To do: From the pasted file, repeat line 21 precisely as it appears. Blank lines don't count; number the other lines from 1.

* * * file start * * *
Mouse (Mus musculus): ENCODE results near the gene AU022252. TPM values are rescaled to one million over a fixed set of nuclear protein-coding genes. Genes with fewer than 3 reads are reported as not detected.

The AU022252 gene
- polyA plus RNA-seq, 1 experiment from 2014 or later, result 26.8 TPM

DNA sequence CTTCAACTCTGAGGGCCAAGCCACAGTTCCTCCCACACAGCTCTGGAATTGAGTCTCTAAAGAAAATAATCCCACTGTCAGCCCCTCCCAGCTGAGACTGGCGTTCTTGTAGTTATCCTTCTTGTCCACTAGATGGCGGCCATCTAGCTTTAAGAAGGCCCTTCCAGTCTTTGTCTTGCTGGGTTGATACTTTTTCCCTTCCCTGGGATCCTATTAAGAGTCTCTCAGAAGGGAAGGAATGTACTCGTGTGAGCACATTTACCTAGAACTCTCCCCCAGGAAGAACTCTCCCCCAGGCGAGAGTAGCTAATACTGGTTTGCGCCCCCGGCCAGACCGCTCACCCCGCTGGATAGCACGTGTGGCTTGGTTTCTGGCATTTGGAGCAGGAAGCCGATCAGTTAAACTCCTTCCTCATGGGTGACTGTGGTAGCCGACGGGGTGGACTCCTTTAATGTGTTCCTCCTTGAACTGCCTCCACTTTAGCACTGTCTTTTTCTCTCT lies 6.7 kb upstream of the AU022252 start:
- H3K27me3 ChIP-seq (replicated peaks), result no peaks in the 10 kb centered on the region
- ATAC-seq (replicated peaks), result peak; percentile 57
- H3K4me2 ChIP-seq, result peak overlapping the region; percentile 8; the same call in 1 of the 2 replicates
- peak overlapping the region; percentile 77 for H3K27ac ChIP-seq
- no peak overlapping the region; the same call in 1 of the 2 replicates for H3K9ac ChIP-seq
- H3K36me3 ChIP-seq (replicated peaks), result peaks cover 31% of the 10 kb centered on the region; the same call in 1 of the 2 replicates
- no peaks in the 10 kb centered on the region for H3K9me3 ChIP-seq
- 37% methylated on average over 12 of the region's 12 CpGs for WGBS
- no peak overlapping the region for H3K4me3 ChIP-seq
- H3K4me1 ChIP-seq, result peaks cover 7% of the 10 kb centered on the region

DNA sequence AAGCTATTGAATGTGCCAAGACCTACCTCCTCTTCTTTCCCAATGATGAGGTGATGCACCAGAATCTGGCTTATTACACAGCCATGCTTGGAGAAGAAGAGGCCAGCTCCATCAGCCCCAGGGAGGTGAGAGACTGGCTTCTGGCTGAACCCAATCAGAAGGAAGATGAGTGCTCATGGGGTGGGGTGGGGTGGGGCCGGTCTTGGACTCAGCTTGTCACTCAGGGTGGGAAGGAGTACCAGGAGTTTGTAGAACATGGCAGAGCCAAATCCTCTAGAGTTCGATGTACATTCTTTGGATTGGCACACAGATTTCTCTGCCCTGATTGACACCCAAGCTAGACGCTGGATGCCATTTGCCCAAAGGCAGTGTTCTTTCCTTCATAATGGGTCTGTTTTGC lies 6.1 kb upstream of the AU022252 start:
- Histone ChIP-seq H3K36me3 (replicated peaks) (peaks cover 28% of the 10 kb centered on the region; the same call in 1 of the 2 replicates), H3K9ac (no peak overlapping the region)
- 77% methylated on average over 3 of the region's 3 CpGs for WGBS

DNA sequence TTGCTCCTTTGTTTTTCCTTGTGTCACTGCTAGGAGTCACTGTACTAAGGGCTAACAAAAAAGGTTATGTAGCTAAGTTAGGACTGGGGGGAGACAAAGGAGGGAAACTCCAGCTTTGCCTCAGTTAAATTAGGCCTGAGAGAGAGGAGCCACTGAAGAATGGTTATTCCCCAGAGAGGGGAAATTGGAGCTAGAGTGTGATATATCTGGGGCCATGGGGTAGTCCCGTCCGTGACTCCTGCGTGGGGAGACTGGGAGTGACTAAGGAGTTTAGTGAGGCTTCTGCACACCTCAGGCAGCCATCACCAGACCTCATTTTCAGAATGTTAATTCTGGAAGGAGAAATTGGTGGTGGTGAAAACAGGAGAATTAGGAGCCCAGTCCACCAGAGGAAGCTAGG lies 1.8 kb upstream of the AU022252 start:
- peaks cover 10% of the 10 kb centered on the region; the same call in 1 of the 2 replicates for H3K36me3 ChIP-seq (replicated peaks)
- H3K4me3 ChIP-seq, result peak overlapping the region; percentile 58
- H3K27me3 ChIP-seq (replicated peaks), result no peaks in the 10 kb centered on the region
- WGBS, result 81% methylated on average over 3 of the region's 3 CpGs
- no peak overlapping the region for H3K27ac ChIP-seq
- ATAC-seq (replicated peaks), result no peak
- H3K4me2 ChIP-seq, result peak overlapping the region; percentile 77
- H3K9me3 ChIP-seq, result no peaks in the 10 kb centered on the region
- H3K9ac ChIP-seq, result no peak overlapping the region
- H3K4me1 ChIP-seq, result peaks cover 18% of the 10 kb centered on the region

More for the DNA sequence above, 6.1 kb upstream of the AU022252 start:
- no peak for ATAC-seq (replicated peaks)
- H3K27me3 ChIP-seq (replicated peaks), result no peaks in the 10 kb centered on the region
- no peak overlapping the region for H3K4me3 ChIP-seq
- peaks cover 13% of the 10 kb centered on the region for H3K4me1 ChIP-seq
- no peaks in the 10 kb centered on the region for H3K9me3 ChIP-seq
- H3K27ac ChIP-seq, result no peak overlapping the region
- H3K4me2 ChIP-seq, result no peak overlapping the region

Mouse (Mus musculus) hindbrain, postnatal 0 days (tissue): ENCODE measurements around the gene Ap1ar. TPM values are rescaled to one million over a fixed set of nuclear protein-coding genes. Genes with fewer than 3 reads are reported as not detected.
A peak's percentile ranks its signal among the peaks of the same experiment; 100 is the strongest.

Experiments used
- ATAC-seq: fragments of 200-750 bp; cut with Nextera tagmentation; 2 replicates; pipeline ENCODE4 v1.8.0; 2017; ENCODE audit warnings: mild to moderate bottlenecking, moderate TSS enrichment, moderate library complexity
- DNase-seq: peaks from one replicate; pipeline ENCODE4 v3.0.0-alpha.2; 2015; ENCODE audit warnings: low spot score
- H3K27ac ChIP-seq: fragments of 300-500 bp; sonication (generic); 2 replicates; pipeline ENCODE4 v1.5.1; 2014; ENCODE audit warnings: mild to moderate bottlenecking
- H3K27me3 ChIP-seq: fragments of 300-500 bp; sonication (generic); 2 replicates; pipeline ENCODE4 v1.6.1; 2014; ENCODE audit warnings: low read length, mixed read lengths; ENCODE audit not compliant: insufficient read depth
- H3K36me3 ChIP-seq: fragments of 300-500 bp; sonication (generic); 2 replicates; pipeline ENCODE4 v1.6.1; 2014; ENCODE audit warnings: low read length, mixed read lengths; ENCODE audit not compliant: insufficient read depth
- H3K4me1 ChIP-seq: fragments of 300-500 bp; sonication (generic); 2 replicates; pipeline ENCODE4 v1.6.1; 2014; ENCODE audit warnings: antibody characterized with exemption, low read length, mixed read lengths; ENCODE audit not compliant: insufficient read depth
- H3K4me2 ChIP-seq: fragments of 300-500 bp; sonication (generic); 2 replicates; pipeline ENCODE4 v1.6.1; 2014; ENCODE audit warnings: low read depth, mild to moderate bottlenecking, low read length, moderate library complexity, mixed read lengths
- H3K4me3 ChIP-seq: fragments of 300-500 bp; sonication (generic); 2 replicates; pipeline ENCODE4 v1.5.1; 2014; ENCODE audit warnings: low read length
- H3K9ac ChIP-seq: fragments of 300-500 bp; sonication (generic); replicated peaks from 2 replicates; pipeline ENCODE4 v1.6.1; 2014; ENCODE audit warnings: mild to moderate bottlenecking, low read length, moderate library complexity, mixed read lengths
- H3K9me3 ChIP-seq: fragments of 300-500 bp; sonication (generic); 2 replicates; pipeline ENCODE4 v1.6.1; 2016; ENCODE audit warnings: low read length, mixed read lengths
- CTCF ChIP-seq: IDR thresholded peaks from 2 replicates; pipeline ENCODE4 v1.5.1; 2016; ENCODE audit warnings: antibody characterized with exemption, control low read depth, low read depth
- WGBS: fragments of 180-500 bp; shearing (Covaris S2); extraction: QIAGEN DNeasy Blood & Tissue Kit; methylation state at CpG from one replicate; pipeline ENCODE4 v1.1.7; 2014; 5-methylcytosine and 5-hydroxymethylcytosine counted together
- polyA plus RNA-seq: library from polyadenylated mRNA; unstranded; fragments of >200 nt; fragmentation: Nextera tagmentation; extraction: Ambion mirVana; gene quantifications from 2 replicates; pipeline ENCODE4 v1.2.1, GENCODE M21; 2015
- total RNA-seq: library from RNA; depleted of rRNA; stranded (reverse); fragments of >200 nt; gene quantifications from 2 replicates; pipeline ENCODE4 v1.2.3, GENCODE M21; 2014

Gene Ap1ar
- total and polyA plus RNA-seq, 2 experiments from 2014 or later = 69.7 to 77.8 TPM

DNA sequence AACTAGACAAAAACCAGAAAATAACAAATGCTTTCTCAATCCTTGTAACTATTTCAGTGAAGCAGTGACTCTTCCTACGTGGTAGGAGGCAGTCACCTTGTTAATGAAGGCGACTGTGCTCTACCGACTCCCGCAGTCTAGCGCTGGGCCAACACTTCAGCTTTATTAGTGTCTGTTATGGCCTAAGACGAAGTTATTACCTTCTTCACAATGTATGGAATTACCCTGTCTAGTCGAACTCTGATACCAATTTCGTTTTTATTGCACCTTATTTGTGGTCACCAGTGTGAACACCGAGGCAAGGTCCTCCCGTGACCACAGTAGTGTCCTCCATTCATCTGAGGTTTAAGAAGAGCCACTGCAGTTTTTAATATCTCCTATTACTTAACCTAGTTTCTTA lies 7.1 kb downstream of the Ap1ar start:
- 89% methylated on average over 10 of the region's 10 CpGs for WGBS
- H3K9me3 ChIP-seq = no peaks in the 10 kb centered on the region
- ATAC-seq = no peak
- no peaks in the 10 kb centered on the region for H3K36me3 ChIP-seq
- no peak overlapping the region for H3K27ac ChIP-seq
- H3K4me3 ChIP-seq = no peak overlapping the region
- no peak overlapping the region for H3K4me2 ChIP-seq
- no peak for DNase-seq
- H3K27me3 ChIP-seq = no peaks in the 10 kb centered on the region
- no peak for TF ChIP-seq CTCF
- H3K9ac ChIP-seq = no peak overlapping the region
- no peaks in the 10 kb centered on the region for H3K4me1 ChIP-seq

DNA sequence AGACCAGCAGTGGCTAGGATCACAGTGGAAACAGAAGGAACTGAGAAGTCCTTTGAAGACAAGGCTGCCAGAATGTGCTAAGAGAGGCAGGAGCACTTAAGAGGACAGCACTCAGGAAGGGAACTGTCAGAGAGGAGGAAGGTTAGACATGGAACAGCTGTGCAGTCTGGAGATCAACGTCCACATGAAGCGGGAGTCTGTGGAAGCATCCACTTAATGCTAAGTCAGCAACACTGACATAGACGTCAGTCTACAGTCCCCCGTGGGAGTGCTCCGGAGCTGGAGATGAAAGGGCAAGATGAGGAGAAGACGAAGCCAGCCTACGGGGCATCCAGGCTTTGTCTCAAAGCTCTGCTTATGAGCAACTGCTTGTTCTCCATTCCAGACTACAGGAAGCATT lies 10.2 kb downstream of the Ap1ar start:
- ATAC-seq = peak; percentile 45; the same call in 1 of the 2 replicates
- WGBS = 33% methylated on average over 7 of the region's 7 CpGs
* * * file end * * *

- H3K27me3 ChIP-seq (replicated peaks), result no peaks in the 10 kb centered on the region